6 Monster energy drink Accused in/of marketing to children & Teen Death
Prosecutors in New York and San Francisco are investigating whether the Monster Beverage Corporation is marketing its caffeinated drinks to kids. Dr. David Agus talks to the &quot;CBS This Morning&quot; co-hosts about the potential health risks, especially to children.
After drinking two large cans of Monster Energy Drink within 24 hours, 14-year-old Anais Fournier of Hagerstown, Md. died of cardiac arrest. Gabe Silverman reports on the wrongful death and class action lawsuits filed by Anais's parents against the makers of Monster Energy Drink. Their lawyer, Kevin Goldberg of Goldberg, Finnegan &amp;amp; Mester says if the company had used a warning label that individuals with underlying heart conditions should not consume energy drinks, Anais would not be dead, today. As reported in Lawyer.com, Monster Energy Drink contains about 20 milligrams of caffeine per ounce. This means that there are 160 milligrams in an 8-ounce can, 320 in a 16-ounce can, 480 in a 24-ounce can and 960 in a 48-ounce can. By comparison, an 8-ounce cup of coffee contains 100 to 150 milligrams of caffeine. Anais's death certificate notes she died of cardiac arrhythmia due to caffeine toxicity. Her family's attorney claims Monster violates consumer protection laws and engages in false and deceptive advertising. He says the Food and Drug Administration (FDA) does not regulate energy drinks, which are marketed to children and young adults. Our lawyers.com video reviews the dangers of energy drinks reported in the academic journal &quot;Pediatrics&quot; and in FDA adverse event reports. Gabe provides recent federal government data showing an increase in ER visits due to energy drinks, exceeding 20,000 cases in 2011. Monster Drinks denies responsibility for the teenager's death and provides a statement from the company CEO Rodney Sacks. You can learns more about lawsuits and risks associated with energy drinks on Lawyers.com.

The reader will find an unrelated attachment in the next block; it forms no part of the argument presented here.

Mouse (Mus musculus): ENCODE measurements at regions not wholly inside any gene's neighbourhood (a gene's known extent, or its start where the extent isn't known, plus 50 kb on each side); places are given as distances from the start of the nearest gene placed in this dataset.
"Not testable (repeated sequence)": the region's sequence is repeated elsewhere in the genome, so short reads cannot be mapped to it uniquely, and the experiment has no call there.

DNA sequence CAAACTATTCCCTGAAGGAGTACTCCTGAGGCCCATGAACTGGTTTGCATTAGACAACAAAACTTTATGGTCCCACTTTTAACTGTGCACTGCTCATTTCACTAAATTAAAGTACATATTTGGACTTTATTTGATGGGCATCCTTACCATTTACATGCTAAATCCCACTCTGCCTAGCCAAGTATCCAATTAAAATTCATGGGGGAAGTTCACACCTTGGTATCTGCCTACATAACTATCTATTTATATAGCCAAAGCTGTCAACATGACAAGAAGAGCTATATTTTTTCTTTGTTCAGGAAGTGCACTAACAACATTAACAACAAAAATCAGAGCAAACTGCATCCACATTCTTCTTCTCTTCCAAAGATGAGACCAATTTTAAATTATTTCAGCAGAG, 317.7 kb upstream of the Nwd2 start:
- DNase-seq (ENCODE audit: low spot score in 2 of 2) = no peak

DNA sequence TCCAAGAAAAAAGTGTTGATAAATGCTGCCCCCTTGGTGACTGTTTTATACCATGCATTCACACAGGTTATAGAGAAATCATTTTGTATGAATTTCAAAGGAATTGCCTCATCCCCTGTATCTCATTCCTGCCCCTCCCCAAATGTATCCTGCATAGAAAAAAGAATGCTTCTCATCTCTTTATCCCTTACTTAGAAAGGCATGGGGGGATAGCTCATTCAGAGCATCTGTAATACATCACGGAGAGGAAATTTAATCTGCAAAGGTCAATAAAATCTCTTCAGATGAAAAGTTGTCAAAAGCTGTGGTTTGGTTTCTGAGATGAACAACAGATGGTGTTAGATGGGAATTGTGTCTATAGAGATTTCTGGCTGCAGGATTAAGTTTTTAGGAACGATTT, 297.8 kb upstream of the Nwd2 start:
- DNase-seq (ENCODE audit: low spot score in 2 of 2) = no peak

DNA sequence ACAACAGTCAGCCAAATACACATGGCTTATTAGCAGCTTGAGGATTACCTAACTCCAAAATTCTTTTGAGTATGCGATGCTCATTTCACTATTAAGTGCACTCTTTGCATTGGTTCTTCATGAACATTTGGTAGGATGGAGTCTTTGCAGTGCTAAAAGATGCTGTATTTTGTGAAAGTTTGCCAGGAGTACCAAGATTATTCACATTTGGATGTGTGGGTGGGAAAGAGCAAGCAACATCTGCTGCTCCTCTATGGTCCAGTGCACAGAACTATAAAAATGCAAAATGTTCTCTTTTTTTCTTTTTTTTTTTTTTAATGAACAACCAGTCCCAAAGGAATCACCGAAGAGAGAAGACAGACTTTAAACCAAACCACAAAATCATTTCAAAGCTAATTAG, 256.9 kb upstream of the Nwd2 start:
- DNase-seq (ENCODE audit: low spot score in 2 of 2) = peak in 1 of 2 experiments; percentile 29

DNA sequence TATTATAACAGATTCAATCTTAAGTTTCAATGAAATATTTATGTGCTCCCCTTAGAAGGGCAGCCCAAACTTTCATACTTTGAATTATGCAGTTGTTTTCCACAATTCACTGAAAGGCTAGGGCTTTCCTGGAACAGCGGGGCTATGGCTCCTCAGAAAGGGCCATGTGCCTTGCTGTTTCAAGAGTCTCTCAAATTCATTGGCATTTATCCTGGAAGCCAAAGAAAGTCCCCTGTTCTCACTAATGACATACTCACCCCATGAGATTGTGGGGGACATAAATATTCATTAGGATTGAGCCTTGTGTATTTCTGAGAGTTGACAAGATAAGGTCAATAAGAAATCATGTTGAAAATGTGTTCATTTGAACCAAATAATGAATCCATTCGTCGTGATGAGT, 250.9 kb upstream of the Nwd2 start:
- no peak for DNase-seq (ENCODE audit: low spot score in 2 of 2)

By: PauloPete (602.00)
Tags: monster, beverage, caffeinated drinks, health risk, children, advertising, cardiac arrest, teen, energy, drink,
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